Mail and Wire Fraud: The Basics

June 2018

Wire and mail fraud is more common than you may think and can take many different forms. Wire fraud includes telemarketing fraud, phishing and spam related schemes. Wire fraud, as you may expect, is a type of fraud that involves the use of electronic communications.
 

To be convicted of wire fraud, the government must prove 4 elements:

  • The individual created or participated in a scheme to defraud another out of money;
  • The individual did that with the intent to defraud another;
  • It was reasonably foreseeable that the individual would use wire communications; and
  • The individual did in fact use wire communications.

 

 

Mail fraud is a similar crime, but involves the use of the mail, rather than electronic communications. To be convicted of mail fraud, the government must prove that:

  • The individual devised or intended to devise a scheme to defraud another; and
  • The individual used the mail to execute or attempt to execute that scheme.

 

If convicted of mail/wire fraud, there is a maximum sentence of up to 20 years in prison. The particular sentence an individual faces depends on multiple factors, including seriousness of the crime, criminal history and mitigating and aggravating factors.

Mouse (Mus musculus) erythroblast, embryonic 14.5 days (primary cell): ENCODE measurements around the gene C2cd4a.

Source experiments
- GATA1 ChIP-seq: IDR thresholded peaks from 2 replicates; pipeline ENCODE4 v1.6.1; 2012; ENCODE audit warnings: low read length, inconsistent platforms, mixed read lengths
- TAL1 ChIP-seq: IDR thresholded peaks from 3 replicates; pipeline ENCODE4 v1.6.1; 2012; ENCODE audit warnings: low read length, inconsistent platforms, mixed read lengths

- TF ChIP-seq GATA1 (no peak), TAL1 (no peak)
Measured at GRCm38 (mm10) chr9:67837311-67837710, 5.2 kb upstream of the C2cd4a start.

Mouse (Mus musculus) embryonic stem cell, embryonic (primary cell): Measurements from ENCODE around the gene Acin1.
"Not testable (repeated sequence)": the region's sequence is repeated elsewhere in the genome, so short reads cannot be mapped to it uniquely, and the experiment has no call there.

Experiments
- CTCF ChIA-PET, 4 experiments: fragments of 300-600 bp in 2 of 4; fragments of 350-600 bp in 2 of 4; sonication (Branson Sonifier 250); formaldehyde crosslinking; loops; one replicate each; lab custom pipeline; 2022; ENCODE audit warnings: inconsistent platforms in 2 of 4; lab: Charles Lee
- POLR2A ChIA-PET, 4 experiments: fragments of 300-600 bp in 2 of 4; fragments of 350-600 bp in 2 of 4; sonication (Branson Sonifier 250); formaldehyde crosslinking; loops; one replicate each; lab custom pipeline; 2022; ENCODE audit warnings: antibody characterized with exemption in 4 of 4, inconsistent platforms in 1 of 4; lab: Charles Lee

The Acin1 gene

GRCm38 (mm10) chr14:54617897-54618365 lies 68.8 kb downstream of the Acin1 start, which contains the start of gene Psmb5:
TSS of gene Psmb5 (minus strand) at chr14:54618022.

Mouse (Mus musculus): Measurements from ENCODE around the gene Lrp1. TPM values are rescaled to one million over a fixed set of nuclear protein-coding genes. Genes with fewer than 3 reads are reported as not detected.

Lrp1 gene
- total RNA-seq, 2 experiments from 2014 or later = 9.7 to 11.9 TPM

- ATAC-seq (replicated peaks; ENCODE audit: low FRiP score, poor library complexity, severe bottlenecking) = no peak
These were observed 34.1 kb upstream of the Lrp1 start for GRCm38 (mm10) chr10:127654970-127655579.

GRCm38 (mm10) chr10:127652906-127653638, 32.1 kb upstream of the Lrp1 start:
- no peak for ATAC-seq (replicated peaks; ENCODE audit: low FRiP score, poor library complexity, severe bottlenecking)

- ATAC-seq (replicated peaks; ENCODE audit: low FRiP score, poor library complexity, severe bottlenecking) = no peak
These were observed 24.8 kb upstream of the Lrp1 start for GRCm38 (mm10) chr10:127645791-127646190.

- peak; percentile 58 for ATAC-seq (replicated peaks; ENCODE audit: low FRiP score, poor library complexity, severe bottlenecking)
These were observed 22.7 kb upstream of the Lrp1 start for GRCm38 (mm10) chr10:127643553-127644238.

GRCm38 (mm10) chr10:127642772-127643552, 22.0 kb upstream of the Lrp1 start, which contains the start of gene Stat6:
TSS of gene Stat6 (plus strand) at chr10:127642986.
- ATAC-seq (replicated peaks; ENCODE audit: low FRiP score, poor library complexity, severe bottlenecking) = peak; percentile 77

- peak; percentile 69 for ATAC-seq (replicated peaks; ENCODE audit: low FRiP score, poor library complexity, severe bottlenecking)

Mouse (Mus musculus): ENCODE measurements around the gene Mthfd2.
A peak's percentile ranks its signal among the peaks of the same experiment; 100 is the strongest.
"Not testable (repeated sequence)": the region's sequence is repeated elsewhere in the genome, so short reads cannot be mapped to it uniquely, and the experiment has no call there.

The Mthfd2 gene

As you can see from the two definitions, many fraud cases will be charged as wire fraud or mail fraud. The good news is that there are defenses to these crimes. Some of those defenses may include simply having the facts wrong. A knowledgeable, experienced attorney should be able to look through the facts of a case and if there are any discrepancies, prepare a defense to prove the government wrong. Another example of a viable defense is statute of limitations. There is a statute of limitations, meaning a time-limit, on how long the government has to bring charges under these statutes. Federal statues of limitations are often substantially longer than state statutes. In fact, some schemes affecting a financial institution can give the government 10 years to bring a case. If the criminal acts occurred outside of that time frame, and if your arguments support it, your case may get dismissed.  


If you are facing a criminal charge involving mail or wire fraud, make sure you have an experienced federal defense lawyer on your side. We have both the experience and the knowledge to advise you on your case and prepare the best viable defense for you. Give us a call today for your free consultation.